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Dec 15, 2016

Senate Ratifies Special Agreement and Protocol; is Referendum Next?

In the Capital, the Senate hosted its final session for 2016 at the National Assembly. It reviewed and passed nine bills brought back from the House and several motions. Of these, the most important are the motions asking for ratification of the Special Agreement between Belize and Guatemala formalizing a potential settlement of the unfounded Guatemalan claim at the International Court of Justice, and the subsequent delinking of the protocol for simultaneous referenda on the I.C.J. question. They had been held in committee since the last Senate meeting on November thirtieth, and all twelve senators met with the Minister of Foreign Affairs Wilfred Elrington and C.E.O. Lawrence Sylvestre for a private briefing before publicly putting the matter to a vote which went along party lines. Despite the Opposition voting against, the motion passed and the Agreements were ratified. According to Leader of Government Business in the Senate Godwin Hulse, the Agreements formalize the way forward, but the ultimate destination is still to be decided by the electorate.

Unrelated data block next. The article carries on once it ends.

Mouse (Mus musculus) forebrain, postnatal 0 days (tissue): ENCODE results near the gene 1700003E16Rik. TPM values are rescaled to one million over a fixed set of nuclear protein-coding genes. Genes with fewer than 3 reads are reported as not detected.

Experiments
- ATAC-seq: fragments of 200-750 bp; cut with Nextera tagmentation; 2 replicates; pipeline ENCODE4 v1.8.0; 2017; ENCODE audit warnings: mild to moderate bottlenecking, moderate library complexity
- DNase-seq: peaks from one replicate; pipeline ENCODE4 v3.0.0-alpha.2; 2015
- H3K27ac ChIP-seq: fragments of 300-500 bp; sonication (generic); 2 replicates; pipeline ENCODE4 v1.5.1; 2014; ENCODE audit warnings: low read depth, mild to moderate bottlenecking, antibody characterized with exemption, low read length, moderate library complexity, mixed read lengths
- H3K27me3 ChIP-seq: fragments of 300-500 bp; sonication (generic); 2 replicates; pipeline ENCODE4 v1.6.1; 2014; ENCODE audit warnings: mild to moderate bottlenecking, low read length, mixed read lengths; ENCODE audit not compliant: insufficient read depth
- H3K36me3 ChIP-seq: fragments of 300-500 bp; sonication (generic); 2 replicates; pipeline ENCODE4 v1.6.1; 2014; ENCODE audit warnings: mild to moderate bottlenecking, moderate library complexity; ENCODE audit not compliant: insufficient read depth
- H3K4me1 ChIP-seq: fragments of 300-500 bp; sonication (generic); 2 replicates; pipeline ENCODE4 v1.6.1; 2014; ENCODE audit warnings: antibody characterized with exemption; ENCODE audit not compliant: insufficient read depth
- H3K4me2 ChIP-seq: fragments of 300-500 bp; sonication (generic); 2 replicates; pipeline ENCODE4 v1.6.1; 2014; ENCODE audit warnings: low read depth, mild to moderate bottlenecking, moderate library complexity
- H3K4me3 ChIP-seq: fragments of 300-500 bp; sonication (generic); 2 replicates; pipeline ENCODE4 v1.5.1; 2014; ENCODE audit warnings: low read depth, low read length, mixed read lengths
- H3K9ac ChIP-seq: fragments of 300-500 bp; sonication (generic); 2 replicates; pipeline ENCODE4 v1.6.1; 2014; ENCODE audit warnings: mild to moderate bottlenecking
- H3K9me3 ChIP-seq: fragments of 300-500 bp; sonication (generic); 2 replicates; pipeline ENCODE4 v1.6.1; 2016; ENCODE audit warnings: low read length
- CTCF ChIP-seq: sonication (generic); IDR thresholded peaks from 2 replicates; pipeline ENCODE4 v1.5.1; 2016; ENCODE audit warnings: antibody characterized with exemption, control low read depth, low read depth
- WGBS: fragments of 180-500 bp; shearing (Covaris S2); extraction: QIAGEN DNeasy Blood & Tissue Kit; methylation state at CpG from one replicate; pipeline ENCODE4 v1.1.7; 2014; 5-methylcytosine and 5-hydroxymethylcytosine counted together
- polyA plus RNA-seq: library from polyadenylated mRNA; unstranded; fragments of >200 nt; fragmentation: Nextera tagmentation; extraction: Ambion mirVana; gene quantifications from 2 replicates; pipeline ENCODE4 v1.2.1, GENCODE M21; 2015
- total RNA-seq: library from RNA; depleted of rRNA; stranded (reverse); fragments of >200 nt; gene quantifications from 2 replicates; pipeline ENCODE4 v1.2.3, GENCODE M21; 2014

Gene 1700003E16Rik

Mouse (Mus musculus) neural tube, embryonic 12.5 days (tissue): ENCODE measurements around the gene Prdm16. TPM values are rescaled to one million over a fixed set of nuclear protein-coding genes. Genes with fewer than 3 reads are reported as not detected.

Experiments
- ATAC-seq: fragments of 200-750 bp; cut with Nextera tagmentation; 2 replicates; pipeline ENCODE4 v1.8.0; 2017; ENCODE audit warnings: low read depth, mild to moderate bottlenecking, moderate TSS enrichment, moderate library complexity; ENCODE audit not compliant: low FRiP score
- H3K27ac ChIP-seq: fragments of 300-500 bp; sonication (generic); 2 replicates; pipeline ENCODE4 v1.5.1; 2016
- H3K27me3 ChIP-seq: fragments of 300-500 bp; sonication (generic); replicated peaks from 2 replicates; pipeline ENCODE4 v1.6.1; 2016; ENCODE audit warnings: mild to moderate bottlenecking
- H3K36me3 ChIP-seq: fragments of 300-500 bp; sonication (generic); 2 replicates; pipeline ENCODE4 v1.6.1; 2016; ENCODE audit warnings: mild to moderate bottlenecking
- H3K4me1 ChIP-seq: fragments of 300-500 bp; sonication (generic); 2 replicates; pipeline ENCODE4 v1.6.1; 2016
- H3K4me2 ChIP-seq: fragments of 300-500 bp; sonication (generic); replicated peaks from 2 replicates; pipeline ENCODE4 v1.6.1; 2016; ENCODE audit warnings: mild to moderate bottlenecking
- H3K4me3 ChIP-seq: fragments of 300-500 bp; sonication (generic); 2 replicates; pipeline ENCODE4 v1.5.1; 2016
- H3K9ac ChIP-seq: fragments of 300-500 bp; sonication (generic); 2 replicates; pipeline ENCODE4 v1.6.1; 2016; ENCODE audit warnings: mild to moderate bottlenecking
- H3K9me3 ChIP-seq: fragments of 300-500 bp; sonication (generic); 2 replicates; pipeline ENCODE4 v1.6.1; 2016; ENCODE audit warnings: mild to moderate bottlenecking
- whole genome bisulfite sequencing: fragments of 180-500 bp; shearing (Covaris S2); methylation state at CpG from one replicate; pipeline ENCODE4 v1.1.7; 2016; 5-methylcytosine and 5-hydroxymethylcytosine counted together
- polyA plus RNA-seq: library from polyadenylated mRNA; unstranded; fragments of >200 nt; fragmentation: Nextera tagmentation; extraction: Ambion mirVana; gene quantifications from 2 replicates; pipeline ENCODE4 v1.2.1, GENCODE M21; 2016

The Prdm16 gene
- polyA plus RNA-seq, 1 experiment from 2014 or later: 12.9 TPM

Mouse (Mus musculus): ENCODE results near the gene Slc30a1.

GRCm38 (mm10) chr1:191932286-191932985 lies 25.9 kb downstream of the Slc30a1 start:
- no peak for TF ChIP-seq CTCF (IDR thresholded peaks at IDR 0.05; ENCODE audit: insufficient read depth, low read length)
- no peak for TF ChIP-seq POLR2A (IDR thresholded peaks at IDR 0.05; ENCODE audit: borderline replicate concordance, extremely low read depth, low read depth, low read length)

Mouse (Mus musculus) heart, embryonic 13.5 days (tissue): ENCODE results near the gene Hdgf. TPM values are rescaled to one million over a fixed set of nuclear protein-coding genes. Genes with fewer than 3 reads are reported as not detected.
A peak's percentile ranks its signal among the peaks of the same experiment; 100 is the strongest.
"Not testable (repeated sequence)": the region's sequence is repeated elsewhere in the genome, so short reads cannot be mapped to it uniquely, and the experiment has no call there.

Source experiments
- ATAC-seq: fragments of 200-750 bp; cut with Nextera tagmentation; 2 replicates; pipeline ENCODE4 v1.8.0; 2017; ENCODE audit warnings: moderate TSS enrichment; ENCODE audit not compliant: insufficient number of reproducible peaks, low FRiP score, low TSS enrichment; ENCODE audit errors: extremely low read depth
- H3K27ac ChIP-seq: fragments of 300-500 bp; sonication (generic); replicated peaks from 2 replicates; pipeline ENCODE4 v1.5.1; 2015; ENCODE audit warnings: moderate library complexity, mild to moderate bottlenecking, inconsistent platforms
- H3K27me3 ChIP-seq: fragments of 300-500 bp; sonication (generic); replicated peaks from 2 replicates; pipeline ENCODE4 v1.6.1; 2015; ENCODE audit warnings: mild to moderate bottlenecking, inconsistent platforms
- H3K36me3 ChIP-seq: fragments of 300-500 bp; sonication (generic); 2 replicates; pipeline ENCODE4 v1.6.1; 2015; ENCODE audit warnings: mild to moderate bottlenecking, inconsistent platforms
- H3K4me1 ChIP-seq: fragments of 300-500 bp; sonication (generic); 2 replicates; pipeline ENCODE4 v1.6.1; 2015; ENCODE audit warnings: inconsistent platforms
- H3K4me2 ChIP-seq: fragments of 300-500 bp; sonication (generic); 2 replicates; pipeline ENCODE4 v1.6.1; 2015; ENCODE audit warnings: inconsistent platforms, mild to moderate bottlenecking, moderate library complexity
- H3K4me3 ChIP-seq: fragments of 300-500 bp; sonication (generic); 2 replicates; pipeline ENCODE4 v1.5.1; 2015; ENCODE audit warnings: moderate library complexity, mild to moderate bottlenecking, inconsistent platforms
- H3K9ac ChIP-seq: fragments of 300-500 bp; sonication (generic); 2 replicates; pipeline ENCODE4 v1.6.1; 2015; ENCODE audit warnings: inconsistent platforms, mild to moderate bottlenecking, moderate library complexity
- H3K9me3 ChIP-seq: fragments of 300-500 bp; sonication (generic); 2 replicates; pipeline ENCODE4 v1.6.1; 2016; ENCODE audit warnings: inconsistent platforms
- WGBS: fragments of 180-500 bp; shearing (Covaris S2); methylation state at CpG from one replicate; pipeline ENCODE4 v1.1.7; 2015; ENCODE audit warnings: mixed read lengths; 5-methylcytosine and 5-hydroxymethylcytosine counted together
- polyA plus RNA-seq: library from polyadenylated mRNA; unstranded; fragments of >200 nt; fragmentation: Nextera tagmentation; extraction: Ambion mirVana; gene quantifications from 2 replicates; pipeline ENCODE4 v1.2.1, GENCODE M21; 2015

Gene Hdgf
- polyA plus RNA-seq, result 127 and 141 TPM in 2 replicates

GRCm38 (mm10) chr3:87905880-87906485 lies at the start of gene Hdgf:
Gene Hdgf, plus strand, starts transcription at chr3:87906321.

Godwin Hulse

Godwin Hulse, Leader of Government Business

“The question, of course, was whether we should authorize the ratification; that is the main issue, whether we should authorize the ratification. As per the Foreign Minister and his team, and the Government, the consensus is we should approve the ratification of the Special Agreement, and the Protocol thereto. It doesn’t mean that we are doing anything else but ratifying that; and as you all know, and this has to be made clear, that it is not signalling that the Government is going to do anything, more than getting all its ducks in order, so that if and when we go to a referendum, we will have passed this stage already. This question will be decided in both countries by the people – and that is a given; it has to be decided by the people. What it does, however, is signal, as I understand it, to our friends, who are funding a lot of this because we don’t have the resources, that in fact, we are at this stage and that we are committed to moving forward; the next stage, of course, would be for the National Assembly to pass a resolution to hold the referendum, and when that is held, if the people of Belize decide yes, then we file those notices with the I.C.J., but we are still a ways away from that.”

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